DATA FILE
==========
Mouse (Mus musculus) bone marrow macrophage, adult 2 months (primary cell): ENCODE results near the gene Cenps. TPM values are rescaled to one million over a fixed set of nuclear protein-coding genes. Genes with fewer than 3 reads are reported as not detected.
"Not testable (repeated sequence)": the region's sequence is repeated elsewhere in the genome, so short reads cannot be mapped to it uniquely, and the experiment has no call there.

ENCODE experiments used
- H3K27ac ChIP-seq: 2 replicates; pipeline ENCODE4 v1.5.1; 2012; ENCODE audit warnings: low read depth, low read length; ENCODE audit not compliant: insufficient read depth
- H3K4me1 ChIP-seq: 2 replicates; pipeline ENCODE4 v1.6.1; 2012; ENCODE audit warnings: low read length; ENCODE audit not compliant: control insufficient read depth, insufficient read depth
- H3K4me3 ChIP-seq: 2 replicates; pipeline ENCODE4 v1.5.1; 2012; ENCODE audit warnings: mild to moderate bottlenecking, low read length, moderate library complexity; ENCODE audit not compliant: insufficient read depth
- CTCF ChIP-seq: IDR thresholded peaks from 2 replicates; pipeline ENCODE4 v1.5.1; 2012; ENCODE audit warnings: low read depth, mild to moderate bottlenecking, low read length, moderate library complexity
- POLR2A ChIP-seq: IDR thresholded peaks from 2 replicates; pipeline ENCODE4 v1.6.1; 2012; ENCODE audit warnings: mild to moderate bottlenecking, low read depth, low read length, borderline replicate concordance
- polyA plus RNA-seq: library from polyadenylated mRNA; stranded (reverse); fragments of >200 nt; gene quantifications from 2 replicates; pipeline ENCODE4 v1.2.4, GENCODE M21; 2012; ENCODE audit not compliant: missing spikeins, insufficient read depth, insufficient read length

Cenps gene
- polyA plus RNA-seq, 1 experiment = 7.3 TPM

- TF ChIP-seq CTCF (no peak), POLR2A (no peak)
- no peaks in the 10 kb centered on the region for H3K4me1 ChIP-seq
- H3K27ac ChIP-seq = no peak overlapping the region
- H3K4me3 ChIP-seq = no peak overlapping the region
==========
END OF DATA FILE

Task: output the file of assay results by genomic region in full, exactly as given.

Mouse (Mus musculus) bone marrow macrophage, adult 2 months (primary cell): ENCODE results near the gene Cenps. TPM values are rescaled to one million over a fixed set of nuclear protein-coding genes. Genes with fewer than 3 reads are reported as not detected.
"Not testable (repeated sequence)": the region's sequence is repeated elsewhere in the genome, so short reads cannot be mapped to it uniquely, and the experiment has no call there.

ENCODE experiments used
- H3K27ac ChIP-seq: 2 replicates; pipeline ENCODE4 v1.5.1; 2012; ENCODE audit warnings: low read depth, low read length; ENCODE audit not compliant: insufficient read depth
- H3K4me1 ChIP-seq: 2 replicates; pipeline ENCODE4 v1.6.1; 2012; ENCODE audit warnings: low read length; ENCODE audit not compliant: control insufficient read depth, insufficient read depth
- H3K4me3 ChIP-seq: 2 replicates; pipeline ENCODE4 v1.5.1; 2012; ENCODE audit warnings: mild to moderate bottlenecking, low read length, moderate library complexity; ENCODE audit not compliant: insufficient read depth
- CTCF ChIP-seq: IDR thresholded peaks from 2 replicates; pipeline ENCODE4 v1.5.1; 2012; ENCODE audit warnings: low read depth, mild to moderate bottlenecking, low read length, moderate library complexity
- POLR2A ChIP-seq: IDR thresholded peaks from 2 replicates; pipeline ENCODE4 v1.6.1; 2012; ENCODE audit warnings: mild to moderate bottlenecking, low read depth, low read length, borderline replicate concordance
- polyA plus RNA-seq: library from polyadenylated mRNA; stranded (reverse); fragments of >200 nt; gene quantifications from 2 replicates; pipeline ENCODE4 v1.2.4, GENCODE M21; 2012; ENCODE audit not compliant: missing spikeins, insufficient read depth, insufficient read length

Cenps gene
- polyA plus RNA-seq, 1 experiment = 7.3 TPM

- TF ChIP-seq CTCF (no peak), POLR2A (no peak)
- no peaks in the 10 kb centered on the region for H3K4me1 ChIP-seq
- H3K27ac ChIP-seq = no peak overlapping the region
- H3K4me3 ChIP-seq = no peak overlapping the region